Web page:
What Makes Up a Beehive?

All the parts of a beehive:

Let’s start from the top down.

  1. Telescoping Top-It is the very top cover of the beehive tower. It’s “telescoping” because the sides come down like a lid. Its helps provide protection from the elements.
  2. Inner Cover- This piece is very important because the bees produce this stuff called propolis and it’s sticky like a glue and the bees have a tendency to glue everything down. It’ll be easier to pry off this flat inner cover with a hive tool than the telescoping top that has sides that come down and can be super hard to get off…or so I’ve heard.
  3. Supers-First of all, supers is short for superiors. Any box that is superior of the hive body (the big box where the queen lays eggs at the bottom). Supers are where the worker bees store honey. Supers have different sizes: shallows, medium. Apparently, shallows are often used as comb honey supers. I’m going with the more popular medium honey storage and extracting super.
  4. Queen excluder-this simple layer does what the name says it keeps the queen in her own space and away from the honey you will extract later. The excluder prevents the queen from laying eggs where you don’t want them just by making the openings smaller so that her large body won’t fit but the other bees can move through easily. I’m not getting this piece of equipment right off the bat.
  5. Hive body-this is the brood chamber which is where the queen lays the eggs and is basically the nursery for the little baby bees. Some people use the same size box for their super as for their hive body. This is nice in that all your boxes will be uniform, of the same size, and interchangeable. All the frames you use to put in those boxes will also therefore be of the same size and it’s easy to move stuff around without having to coordinate sizes. I however, am going with the bigger hive body that uses 9 1/8″ frames and medium supers on top of that. I want to give the queen as much space as I can to make babies and spread out without worrying about her running out of room.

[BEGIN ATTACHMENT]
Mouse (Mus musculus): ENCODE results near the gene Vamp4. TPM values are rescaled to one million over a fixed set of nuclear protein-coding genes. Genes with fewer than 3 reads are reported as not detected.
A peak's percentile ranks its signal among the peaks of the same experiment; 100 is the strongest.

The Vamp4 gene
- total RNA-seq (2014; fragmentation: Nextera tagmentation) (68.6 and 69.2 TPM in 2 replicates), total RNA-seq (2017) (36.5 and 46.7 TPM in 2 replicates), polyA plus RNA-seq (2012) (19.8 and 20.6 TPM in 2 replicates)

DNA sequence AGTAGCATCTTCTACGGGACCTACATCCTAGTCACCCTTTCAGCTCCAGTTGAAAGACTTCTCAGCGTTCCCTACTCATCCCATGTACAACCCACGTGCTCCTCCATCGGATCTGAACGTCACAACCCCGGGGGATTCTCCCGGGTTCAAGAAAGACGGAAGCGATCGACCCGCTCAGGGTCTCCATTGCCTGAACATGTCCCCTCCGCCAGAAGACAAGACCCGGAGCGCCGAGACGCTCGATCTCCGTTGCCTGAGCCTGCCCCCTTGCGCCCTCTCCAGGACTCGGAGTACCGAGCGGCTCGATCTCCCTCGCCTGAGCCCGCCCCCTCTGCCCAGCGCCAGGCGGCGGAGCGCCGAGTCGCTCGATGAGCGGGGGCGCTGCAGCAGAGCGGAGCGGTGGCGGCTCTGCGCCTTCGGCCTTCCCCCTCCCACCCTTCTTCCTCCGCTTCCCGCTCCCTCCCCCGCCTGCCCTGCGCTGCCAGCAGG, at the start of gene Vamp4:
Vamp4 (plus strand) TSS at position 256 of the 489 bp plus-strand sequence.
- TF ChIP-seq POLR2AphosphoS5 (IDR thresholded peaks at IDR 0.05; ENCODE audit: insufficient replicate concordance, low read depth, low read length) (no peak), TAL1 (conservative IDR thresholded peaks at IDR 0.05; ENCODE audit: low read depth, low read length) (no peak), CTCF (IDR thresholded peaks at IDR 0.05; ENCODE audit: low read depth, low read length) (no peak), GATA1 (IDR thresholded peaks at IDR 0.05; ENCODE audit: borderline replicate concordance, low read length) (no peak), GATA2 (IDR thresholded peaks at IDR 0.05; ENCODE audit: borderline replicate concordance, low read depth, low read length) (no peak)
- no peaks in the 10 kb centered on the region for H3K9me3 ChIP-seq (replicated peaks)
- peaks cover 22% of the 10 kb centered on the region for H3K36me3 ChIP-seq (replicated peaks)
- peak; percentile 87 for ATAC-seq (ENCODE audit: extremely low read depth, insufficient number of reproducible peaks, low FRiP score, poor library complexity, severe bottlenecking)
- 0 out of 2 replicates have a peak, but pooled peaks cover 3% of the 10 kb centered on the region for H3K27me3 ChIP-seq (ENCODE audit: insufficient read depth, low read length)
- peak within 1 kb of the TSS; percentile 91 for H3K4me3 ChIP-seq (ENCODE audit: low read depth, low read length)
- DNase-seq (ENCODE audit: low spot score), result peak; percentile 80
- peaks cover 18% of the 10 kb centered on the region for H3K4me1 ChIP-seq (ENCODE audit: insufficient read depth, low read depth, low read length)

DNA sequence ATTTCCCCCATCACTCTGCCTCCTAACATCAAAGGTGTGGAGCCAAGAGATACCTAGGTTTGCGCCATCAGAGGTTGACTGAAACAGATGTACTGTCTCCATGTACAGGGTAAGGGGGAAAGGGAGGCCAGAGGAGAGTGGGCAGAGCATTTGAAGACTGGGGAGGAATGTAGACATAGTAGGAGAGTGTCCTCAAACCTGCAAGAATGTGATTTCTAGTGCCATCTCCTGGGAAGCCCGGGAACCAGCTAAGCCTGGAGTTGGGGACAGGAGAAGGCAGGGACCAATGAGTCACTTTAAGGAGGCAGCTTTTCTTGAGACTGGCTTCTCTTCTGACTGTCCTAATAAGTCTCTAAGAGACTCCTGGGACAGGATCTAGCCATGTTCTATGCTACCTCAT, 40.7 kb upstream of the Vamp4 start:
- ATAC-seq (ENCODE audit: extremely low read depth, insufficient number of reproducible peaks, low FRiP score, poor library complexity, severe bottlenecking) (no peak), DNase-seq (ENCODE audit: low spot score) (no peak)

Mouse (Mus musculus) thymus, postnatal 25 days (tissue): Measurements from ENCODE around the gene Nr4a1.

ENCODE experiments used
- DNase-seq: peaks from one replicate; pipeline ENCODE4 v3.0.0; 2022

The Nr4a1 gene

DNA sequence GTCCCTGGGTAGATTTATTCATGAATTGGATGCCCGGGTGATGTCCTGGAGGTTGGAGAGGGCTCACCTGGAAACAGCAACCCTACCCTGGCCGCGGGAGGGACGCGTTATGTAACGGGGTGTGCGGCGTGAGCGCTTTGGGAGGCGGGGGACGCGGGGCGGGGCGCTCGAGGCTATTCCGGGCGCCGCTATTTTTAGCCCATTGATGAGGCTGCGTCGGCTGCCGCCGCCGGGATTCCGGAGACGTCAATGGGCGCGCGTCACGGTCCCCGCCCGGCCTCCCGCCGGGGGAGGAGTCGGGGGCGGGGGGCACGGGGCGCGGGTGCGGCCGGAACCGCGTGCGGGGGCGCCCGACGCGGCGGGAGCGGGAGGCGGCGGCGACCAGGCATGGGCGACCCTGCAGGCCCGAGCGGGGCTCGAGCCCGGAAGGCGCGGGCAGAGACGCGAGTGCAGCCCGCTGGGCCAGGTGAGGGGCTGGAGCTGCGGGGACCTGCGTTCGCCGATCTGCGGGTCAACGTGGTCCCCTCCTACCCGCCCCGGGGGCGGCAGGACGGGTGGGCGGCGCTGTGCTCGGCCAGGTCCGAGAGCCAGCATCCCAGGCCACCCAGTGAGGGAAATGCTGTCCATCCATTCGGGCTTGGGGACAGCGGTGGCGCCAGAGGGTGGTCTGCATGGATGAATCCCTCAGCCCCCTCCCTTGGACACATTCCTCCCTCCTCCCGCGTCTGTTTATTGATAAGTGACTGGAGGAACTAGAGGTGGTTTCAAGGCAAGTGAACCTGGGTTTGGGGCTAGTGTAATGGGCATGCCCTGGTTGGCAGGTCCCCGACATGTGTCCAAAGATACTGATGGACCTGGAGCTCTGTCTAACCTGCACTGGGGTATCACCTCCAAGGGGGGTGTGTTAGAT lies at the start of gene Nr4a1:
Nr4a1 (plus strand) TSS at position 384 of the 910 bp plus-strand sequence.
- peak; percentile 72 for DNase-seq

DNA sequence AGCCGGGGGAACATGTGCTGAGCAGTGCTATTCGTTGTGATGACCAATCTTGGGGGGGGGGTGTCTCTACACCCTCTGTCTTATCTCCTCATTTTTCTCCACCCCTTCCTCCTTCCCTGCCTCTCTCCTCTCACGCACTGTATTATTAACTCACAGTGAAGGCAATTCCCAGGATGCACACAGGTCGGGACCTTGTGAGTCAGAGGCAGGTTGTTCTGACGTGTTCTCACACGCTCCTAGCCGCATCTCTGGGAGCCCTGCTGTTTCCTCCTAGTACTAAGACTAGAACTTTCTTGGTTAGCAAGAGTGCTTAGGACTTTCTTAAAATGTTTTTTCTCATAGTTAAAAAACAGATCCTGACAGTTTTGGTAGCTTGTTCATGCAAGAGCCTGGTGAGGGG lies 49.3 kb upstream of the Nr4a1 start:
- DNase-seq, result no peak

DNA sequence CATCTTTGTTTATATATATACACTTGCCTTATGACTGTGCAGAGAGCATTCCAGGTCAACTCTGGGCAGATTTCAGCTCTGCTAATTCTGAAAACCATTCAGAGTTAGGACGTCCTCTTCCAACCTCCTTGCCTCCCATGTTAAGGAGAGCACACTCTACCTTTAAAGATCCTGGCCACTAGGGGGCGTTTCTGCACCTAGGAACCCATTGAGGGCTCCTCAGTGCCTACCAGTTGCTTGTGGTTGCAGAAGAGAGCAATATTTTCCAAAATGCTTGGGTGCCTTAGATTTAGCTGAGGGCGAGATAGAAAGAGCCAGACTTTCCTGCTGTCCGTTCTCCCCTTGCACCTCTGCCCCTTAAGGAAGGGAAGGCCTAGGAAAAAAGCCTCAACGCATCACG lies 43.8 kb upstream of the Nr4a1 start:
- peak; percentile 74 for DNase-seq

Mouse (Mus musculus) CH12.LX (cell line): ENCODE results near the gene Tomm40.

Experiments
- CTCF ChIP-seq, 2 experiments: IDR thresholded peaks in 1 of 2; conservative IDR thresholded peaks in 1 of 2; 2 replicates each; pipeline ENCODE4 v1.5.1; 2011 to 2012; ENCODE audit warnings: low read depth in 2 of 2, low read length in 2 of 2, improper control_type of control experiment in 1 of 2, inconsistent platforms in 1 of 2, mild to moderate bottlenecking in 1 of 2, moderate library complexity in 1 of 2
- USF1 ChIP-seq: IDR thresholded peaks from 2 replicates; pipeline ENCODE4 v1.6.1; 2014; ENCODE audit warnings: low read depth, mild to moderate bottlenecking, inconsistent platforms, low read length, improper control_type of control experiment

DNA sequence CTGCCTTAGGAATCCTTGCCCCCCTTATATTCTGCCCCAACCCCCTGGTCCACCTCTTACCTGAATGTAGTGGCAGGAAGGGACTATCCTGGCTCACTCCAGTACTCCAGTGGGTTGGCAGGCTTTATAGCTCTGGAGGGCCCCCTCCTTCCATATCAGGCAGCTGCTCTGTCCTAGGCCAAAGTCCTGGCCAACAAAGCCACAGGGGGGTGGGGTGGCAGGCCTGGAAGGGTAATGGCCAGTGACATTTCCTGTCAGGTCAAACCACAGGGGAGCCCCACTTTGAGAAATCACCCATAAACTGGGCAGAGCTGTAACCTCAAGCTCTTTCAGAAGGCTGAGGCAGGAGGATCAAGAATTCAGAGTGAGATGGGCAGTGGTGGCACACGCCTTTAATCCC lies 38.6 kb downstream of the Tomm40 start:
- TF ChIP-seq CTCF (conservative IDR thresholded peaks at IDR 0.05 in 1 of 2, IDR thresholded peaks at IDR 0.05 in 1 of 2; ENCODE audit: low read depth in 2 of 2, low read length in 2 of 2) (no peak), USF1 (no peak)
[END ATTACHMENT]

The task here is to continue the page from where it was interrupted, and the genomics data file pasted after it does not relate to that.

6. Bottom board-the latest thing in bottom boards is called a screened IPM Bottom board. IPM stands for Integrated Pest Management. The bottom board goes below the hive body. In the old days, they were just a solid piece of board. Nowadays, they have a screen in them like you would find in a window screen. The idea behind a screened bottom board is two-fold: 1. better ventilation. When it’s hot, especially down south where it’s also humid, the bee hive can get very hot. The screen helps with ventilation. 2. there are pests that can invade your hive (that’s a whole other topic!) and the screen actually allows the pests to fall out of the hive and out onto the ground where I’ve heard they get devoured by ants. How gruesome!
  7. Entrance reducer-just a simple piece that makes the opening to the hive smaller. It helps the hive keep in heat in the winter and also helps keep unwanted pests out.
  8. Hive stand-I think most real beekeepers just use cinder blocks instead of buying some commercially made product. You just need something to keep the hive off the ground so they are farther away from pests and excess moisture. I’m going with the cheaper cinder block route.